Despite continued COVID-19 cases and recent civil unrest, the U.S. housing market continues to recover from the recent pandemic-caused slowdown. (Photo: Avi Waxman, Unsplash),


Tom Kalinski, RE/MAX of Boulder

Don’t count the housing market nationwide down and out yet.

Despite continued COVID-19 cases and recent civil unrest, the U.S. housing market continues to recover from the recent pandemic-caused slowdown.

For the week ending June 6, the® Housing Market Recovery Index was 88.8 nationwide, 11.2 points below January’s baseline – before the pandemic impacted the U.S. economy. This shows a 5.7 point increase over the lowest point so far, which occurred on the week ending May 2.

On closer look, the good news extends to Colorado. Denver-Aurora-Lakewood ranked twentieth nationwide for the week closing June 6. Year-over-year, prices are down a slight 1.3 percent, new listings decreased 15 percent, and median days on market rose 9 percent, while median list price rose 4 percent, according to’s weekly core aggregate compared by metro area.

While some believe that now is not a good time to sell a home, the data says the opposite.

“Home prices are back to their pre-COVID pace and we’re seeing listings spend slightly less time on the market than last week. But the housing market still needs more sellers in order to meet the surge in demand. Looking forward, if we don’t get the inventory we need, we’ll see prices rise even more and homes sell faster later this summer,” says Danielle Hale, chief economist for

But what’s “hot” in today’s market?

A number of Colorado metros rank in the top 300 hottest metros nationwide. See the chart below for the score.

Colorado Metros Hotness Rank
• Colorado Springs  – 3
• Pueblo – 4
• Denver-Aurora-Lakewood – 92
• Greeley – 143
• Boulder – 153
• Grand Junction – 155
• Fort Collins – 163

The proprietary index leverages a weighted average of®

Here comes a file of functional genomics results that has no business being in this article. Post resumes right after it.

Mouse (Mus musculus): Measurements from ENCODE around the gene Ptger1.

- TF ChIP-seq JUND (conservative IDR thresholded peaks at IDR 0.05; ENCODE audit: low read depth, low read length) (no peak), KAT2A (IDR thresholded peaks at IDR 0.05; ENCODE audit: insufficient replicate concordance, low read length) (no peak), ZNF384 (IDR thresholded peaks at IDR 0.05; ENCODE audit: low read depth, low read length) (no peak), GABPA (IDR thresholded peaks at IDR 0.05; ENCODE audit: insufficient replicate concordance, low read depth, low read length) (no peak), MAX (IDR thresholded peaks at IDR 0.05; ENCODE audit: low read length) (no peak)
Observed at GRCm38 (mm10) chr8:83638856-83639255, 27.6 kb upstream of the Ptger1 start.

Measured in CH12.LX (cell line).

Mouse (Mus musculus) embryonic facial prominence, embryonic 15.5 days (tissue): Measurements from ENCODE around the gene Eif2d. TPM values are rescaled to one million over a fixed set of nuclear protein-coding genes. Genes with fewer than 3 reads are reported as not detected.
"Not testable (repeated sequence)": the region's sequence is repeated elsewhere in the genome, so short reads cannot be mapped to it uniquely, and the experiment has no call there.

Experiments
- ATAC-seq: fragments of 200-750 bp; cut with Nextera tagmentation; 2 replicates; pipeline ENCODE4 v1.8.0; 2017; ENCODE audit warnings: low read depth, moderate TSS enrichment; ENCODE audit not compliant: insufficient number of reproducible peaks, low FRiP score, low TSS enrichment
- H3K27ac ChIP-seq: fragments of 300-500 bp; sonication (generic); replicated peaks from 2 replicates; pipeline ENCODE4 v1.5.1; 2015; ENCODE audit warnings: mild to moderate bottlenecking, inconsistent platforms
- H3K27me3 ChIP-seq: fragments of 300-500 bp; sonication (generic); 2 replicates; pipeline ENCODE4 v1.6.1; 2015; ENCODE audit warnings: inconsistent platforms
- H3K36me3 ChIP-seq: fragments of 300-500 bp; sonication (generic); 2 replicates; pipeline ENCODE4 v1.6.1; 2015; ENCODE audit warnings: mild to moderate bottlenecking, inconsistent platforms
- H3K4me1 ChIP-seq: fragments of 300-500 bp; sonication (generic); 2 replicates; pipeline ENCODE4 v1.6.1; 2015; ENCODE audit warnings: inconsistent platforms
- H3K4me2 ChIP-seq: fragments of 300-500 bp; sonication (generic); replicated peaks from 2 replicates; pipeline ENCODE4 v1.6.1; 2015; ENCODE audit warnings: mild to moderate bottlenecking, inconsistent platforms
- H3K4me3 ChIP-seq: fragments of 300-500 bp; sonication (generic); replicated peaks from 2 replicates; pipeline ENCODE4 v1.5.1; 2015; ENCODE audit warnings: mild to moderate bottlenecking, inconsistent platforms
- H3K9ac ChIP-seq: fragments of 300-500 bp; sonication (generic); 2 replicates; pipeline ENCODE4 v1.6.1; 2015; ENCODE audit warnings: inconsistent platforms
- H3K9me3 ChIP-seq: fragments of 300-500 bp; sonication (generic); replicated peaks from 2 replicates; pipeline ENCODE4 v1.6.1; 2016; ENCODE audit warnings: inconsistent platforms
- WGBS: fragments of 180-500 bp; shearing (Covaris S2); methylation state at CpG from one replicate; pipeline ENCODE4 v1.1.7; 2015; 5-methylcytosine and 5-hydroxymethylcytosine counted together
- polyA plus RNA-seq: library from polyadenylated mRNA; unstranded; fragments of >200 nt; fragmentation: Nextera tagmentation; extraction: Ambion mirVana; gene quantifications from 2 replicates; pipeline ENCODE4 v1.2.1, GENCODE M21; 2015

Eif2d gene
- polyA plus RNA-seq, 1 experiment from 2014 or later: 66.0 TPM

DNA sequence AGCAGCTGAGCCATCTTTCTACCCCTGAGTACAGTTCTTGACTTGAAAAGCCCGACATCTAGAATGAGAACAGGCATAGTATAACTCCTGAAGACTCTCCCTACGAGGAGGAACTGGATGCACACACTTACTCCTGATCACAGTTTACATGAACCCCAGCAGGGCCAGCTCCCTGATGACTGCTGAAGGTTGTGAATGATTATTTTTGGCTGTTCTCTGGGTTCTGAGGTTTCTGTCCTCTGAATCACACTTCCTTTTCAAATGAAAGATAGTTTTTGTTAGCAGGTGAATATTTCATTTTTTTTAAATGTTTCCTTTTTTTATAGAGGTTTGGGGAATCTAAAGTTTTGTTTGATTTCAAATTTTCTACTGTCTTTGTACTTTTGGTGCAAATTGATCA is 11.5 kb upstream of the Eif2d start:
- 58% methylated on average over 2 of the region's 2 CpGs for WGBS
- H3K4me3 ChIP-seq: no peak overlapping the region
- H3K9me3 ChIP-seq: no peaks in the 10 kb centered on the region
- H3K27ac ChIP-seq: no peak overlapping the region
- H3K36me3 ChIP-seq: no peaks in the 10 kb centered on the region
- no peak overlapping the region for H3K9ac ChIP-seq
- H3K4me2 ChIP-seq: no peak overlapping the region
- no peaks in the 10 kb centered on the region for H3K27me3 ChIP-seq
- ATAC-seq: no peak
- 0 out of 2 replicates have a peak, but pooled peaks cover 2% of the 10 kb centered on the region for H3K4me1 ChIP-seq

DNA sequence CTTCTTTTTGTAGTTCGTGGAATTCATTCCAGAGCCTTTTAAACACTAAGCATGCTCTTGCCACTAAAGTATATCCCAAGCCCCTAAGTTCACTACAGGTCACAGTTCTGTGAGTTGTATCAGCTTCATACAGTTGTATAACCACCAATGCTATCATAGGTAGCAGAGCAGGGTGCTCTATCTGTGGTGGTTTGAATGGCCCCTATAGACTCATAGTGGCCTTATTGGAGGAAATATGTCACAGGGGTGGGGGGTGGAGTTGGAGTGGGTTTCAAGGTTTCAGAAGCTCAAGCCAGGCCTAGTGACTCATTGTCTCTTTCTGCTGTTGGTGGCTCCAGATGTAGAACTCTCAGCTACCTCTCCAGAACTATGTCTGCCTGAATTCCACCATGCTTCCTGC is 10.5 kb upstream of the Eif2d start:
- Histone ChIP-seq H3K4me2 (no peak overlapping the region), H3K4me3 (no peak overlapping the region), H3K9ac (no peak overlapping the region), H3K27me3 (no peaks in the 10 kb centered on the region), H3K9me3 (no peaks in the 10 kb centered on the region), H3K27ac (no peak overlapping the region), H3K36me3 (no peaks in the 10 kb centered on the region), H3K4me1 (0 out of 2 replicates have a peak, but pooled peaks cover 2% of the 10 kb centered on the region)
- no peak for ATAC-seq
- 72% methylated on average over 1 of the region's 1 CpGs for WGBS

search traffic, median list prices, new listings, and median time on market and compares it to the January 2020 market trend, as a baseline for pre-COVID market growth. The overall index is set to 100 in this baseline period. The higher a market’s index value, the higher its recovery and vice versa.

Here’s a look at the U.S. for the first week of June, according to

New listings
Declines dropped 21 percent over last year – a slight improvement over last week and a significant improvement compared to early May. More than half of large metros continue to see smaller declines this week, including New York, Boston, and San Francisco.

Asking prices
Price gains caught up to the pre-COVID pace, increasing 4.3 percent compared to 4.4 percent the first two weeks of March.

Total active listings
Sellers are not entering the market at the typical pace for the housing season’s busiest time of year. Total active listings declined 25 percent compared to a year ago.

Time on market
The week saw the first weekly decline in time on market since mid-March, with days on market one day faster than last week.

For more information about the index report, please visit:

For the latest weekly housing trends and index data, please visit:


Housing trends:

By Tom Kalinski. Tom is the broker/owner of RE/MAX of Boulder, the local residential real estate company he established in 1977. He was inducted into Boulder County’s Business Hall of Fame in 2016 and has a 40-year background in residential and commercial real estate. For questions, e-mail Tom at [email protected], call 303.441.5620, or visit